Printed from kabbalaonline.org
Had the Jews looked harder for the Temple site during the period of the Judges, they would have found it hundreds of years earlier.

Seeking the Temple Site

Seeking the Temple Site

 Email
Seeking the Temple Site
Had the Jews looked harder for the Temple site during the period of the Judges, they would have found it hundreds of years earlier.

Parashat Re’eh indicates that once the Jews arrived in the land of Israel, they were supposed to look for a place to build G‑d’s Temple. Where they should look is very clearly defined:

"Only at the site which the Lord, your G‑d, shall choose out of all your tribes to put His name should you seek out His dwelling and come there."

Until that time the Jews were to be travelling with the portable Tabernacle that had been the "home for G‑d" during their forty years of wanderings in the desert. But once they crossed the River Jordan, they were to find a permanent place.

As we know from history, the Jews did not find that place for several hundred years. (They conquered the land in 1272 BCE, but the Temple wasn’t built until 836 BCE.) During that time (the period of the Judges), the places where they came to present their Torah-ordained sacrifices were not in Jerusalem, but to the north:

  • In Gilgal (14 years)
  • In Shiloh (369 years)
  • In Nob and Giv'on (57 years)

It wasn’t until the time of King David that the site for the Temple – Mount Moriah in Jerusalem – was purchased, and not until the time of his son, King Solomon, was the Temple built.

...the site of the Temple was known some one thousand years earlier...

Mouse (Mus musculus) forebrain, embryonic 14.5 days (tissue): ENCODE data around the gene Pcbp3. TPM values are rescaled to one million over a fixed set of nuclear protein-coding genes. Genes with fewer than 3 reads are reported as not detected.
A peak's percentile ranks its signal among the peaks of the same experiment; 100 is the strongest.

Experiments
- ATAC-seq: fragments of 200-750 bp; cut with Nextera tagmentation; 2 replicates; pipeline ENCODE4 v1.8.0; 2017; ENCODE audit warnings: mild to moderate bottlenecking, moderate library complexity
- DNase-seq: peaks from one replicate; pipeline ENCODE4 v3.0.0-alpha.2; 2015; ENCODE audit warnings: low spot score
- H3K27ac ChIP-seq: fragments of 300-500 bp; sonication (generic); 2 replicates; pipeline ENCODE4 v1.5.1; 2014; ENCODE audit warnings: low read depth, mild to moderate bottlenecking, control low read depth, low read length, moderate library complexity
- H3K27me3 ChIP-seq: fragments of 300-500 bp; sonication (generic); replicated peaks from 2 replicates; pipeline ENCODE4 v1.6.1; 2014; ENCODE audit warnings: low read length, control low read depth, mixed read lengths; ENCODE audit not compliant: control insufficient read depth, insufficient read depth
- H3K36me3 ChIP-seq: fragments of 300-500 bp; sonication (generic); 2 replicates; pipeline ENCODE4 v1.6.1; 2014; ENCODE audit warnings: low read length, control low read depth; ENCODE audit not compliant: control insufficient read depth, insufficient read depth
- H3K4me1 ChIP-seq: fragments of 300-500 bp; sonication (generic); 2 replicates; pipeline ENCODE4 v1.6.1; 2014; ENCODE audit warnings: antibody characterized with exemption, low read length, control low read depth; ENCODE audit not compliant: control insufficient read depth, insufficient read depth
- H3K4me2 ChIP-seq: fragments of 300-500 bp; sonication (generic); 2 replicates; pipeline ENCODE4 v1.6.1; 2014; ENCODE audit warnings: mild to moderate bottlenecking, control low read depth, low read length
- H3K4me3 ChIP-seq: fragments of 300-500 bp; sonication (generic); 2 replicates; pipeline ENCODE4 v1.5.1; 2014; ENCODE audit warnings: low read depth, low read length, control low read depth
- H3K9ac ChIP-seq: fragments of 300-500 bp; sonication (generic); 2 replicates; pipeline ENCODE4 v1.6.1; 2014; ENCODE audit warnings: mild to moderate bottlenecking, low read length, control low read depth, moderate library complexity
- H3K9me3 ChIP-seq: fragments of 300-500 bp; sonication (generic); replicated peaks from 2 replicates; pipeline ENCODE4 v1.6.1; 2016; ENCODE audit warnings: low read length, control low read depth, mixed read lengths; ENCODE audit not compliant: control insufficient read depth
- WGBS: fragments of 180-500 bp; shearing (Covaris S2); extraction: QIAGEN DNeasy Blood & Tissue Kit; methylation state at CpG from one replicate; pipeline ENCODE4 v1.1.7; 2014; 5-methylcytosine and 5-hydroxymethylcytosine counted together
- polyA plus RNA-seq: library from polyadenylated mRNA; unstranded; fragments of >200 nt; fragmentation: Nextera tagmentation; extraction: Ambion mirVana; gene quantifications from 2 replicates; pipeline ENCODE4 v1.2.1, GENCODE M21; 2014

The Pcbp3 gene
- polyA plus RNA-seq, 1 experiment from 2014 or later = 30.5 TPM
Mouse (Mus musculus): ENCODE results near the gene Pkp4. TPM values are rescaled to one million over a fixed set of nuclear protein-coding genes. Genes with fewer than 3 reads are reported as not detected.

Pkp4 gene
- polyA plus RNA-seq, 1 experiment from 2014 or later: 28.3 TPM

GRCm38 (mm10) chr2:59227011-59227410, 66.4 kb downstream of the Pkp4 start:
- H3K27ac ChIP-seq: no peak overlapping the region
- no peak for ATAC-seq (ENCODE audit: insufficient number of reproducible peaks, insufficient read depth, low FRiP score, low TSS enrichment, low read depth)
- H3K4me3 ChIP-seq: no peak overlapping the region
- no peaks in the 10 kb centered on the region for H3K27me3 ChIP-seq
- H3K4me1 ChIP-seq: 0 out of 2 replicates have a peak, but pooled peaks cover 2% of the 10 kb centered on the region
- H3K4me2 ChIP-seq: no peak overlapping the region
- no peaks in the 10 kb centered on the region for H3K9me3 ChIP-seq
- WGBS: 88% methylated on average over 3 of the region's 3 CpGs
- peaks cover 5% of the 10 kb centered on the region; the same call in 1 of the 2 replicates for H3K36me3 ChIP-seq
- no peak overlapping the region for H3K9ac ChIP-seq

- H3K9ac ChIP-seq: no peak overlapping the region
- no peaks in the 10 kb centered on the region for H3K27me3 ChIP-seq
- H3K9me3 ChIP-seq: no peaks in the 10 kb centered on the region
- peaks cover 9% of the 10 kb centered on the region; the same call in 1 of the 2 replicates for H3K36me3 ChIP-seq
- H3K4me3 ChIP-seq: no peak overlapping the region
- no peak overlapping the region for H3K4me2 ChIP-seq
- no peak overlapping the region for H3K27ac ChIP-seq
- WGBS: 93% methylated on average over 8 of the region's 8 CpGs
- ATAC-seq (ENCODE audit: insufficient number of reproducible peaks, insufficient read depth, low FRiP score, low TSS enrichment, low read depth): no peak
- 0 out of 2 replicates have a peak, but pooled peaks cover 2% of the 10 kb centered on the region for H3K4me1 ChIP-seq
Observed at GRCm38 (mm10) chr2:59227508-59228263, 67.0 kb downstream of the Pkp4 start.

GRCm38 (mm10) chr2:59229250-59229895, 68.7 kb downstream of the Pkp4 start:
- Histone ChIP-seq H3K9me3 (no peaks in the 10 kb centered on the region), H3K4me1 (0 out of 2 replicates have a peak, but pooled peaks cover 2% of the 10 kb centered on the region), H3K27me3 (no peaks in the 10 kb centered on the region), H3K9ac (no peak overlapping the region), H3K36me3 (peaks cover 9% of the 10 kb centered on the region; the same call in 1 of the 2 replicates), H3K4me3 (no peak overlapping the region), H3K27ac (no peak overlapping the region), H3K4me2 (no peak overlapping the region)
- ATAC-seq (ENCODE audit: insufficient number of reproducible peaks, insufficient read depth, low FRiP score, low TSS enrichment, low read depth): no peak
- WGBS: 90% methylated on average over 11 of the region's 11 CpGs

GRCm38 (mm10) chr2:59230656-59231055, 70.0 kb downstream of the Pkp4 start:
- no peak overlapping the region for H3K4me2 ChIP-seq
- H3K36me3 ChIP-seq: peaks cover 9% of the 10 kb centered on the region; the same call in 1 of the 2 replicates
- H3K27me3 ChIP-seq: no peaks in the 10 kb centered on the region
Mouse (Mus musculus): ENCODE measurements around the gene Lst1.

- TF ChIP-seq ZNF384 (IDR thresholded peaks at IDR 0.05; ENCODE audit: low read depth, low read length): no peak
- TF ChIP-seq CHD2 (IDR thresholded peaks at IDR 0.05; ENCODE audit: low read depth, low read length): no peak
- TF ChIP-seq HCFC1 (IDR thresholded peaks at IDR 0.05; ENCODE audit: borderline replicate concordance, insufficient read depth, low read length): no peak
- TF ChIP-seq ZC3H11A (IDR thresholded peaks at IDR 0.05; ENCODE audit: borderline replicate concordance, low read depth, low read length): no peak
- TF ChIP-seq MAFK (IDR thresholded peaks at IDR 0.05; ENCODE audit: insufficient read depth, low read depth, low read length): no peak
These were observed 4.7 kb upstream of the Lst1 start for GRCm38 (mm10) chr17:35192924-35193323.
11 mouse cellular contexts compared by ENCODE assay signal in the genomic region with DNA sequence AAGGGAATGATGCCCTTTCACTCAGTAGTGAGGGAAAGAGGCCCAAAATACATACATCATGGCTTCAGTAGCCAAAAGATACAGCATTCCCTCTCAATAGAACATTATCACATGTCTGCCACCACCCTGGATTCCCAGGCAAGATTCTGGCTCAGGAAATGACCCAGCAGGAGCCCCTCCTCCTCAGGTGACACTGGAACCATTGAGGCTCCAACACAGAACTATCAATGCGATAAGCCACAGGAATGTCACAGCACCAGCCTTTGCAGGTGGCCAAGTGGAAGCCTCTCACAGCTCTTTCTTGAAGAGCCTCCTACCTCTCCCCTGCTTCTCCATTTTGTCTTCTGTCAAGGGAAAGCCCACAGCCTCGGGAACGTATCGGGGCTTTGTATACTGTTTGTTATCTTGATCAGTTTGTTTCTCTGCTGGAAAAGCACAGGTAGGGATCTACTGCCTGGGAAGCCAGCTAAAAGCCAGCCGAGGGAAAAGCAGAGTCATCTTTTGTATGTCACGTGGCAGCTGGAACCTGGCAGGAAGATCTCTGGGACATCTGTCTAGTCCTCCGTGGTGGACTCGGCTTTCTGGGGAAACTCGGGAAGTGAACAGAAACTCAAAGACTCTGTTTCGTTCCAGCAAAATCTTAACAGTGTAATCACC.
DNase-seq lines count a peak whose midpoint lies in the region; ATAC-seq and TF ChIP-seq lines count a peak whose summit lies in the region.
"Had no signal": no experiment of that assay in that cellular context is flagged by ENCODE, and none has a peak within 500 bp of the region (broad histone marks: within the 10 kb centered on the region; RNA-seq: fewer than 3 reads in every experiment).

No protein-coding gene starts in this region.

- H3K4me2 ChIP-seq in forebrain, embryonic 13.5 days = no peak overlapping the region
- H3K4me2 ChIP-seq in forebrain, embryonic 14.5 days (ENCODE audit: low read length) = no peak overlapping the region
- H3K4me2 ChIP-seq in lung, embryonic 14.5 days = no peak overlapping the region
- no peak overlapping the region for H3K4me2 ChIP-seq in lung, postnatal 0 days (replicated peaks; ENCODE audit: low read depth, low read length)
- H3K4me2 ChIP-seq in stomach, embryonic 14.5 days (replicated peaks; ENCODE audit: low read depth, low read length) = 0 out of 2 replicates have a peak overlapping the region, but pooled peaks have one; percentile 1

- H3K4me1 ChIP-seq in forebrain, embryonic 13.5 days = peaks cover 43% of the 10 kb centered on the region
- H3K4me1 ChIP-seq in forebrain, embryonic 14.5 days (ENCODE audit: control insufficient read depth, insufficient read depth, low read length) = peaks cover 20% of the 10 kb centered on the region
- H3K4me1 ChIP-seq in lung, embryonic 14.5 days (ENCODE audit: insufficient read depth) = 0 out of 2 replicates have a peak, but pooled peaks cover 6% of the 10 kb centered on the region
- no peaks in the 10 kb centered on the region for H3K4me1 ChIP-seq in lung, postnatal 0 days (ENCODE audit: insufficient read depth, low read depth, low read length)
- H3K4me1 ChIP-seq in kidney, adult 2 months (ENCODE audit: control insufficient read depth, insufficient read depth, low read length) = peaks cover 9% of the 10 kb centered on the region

And yet, as Shem miShmuel points out, the site of the Temple was known some one thousand years earlier – when Abraham took his beloved son Isaac there to offer him in sacrifice to G‑d. Rashi explains that G‑d showed Abraham exactly where Isaac was to be offered, and this was the place where G‑d would make Himself known to future generations and where sacrifices to Him would be offered.

But, as Shem miShmuel points out, it was not clear whether these Jews, the descendants of the Egyptian slaves – knew exactly where this place was, even if they knew of the existence of this special mountain. Surely, if they knew where it was, they would have proceeded there directly. So it must not have been clear to them and G‑d did not show them the place at first.

Similarly, says Shem miShmuel, we know that the date of the coming of the Mashiach is plainly written in the Torah, and yet we can’t find it. According to the Zohar, in the future we will see it clearly in the Torah, even though presently it is hidden from our eyesight. It seems that if we don’t want something badly enough, even though it might be in front of our eyes, we can’t see it.

(An entire school of psychology – Gestalt therapy – is based on what we perceive as "foreground" and "background." Sometimes by shifting our perception, we become aware of very important things that were previously only in the "background," and that can change our lives.)

Shem miShmuel points out further that the finding is commensurate with the level of searching. For that reason, the Torah commands the Jews to look for the place of the Temple. The initiative to find it has to come from below, and then a prophet will emerge to confirm that the right area has been found.

As the Rambam says, if the Jews would have looked harder for the Temple site during the period of the Judges, they would have found it hundreds of years earlier.

It must be, confirms Shem miShmuel, that the Jews didn’t find it during the period of the Judges, because they weren’t looking for it hard enough.

But what about the sites of the temporary Temples – Gilgal, Shiloh, or Giv'on?

"Because until now you still didn’t come to the rest and to the inheritance that the Lord your G‑d grants you."

..."rest" refers to Shiloh, while "inheritance" refers to Jerusalem.

The Talmud says that "rest" refers to Shiloh, while "inheritance" refers to Jerusalem. Moses, as directed by G‑d, told the Jews that the Tabernacle was only now about to arrive at its appointed destination. The Tabernacle was the center of spiritual life for the Jews, and where it was located determined how and where they would serve G‑d. Only when it had reached its "inheritance" – Jerusalem – would the ultimate service be performed. In the meantime, an interesting progression took place.